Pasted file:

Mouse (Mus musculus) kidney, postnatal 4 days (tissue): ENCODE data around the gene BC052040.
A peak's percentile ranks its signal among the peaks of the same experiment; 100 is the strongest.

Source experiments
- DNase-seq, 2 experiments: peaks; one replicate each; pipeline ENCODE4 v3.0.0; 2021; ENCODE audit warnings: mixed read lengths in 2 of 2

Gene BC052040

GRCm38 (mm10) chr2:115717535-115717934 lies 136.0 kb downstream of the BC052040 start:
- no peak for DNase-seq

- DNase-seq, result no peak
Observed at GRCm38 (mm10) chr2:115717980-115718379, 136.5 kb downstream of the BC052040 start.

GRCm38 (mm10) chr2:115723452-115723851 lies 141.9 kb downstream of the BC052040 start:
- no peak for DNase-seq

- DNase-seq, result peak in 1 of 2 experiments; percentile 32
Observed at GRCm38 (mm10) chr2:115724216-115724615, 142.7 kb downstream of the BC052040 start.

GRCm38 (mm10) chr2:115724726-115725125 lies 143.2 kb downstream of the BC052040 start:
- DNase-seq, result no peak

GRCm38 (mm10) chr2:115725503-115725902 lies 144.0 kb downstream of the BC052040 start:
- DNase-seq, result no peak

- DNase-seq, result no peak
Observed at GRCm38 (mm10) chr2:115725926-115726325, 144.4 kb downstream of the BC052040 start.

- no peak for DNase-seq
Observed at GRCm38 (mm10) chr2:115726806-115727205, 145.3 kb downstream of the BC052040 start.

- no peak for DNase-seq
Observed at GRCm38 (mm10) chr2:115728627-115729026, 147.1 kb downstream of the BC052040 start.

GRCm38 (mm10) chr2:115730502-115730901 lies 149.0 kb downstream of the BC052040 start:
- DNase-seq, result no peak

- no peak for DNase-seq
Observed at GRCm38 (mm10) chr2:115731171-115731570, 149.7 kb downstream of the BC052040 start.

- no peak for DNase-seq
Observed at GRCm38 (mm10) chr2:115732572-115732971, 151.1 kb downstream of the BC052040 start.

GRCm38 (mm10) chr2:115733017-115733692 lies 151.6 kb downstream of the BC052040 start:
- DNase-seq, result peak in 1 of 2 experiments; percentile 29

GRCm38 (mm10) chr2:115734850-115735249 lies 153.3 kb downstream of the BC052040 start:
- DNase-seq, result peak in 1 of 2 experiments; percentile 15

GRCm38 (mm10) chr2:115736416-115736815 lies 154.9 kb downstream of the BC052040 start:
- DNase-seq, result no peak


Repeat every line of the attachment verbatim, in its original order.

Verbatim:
Mouse (Mus musculus) kidney, postnatal 4 days (tissue): ENCODE data around the gene BC052040.
A peak's percentile ranks its signal among the peaks of the same experiment; 100 is the strongest.

Source experiments
- DNase-seq, 2 experiments: peaks; one replicate each; pipeline ENCODE4 v3.0.0; 2021; ENCODE audit warnings: mixed read lengths in 2 of 2

Gene BC052040

GRCm38 (mm10) chr2:115717535-115717934 lies 136.0 kb downstream of the BC052040 start:
- no peak for DNase-seq

- DNase-seq, result no peak
Observed at GRCm38 (mm10) chr2:115717980-115718379, 136.5 kb downstream of the BC052040 start.

GRCm38 (mm10) chr2:115723452-115723851 lies 141.9 kb downstream of the BC052040 start:
- no peak for DNase-seq

- DNase-seq, result peak in 1 of 2 experiments; percentile 32
Observed at GRCm38 (mm10) chr2:115724216-115724615, 142.7 kb downstream of the BC052040 start.

GRCm38 (mm10) chr2:115724726-115725125 lies 143.2 kb downstream of the BC052040 start:
- DNase-seq, result no peak

GRCm38 (mm10) chr2:115725503-115725902 lies 144.0 kb downstream of the BC052040 start:
- DNase-seq, result no peak

- DNase-seq, result no peak
Observed at GRCm38 (mm10) chr2:115725926-115726325, 144.4 kb downstream of the BC052040 start.

- no peak for DNase-seq
Observed at GRCm38 (mm10) chr2:115726806-115727205, 145.3 kb downstream of the BC052040 start.

- no peak for DNase-seq
Observed at GRCm38 (mm10) chr2:115728627-115729026, 147.1 kb downstream of the BC052040 start.

GRCm38 (mm10) chr2:115730502-115730901 lies 149.0 kb downstream of the BC052040 start:
- DNase-seq, result no peak

- no peak for DNase-seq
Observed at GRCm38 (mm10) chr2:115731171-115731570, 149.7 kb downstream of the BC052040 start.

- no peak for DNase-seq
Observed at GRCm38 (mm10) chr2:115732572-115732971, 151.1 kb downstream of the BC052040 start.

GRCm38 (mm10) chr2:115733017-115733692 lies 151.6 kb downstream of the BC052040 start:
- DNase-seq, result peak in 1 of 2 experiments; percentile 29

GRCm38 (mm10) chr2:115734850-115735249 lies 153.3 kb downstream of the BC052040 start:
- DNase-seq, result peak in 1 of 2 experiments; percentile 15

GRCm38 (mm10) chr2:115736416-115736815 lies 154.9 kb downstream of the BC052040 start:
- DNase-seq, result no peak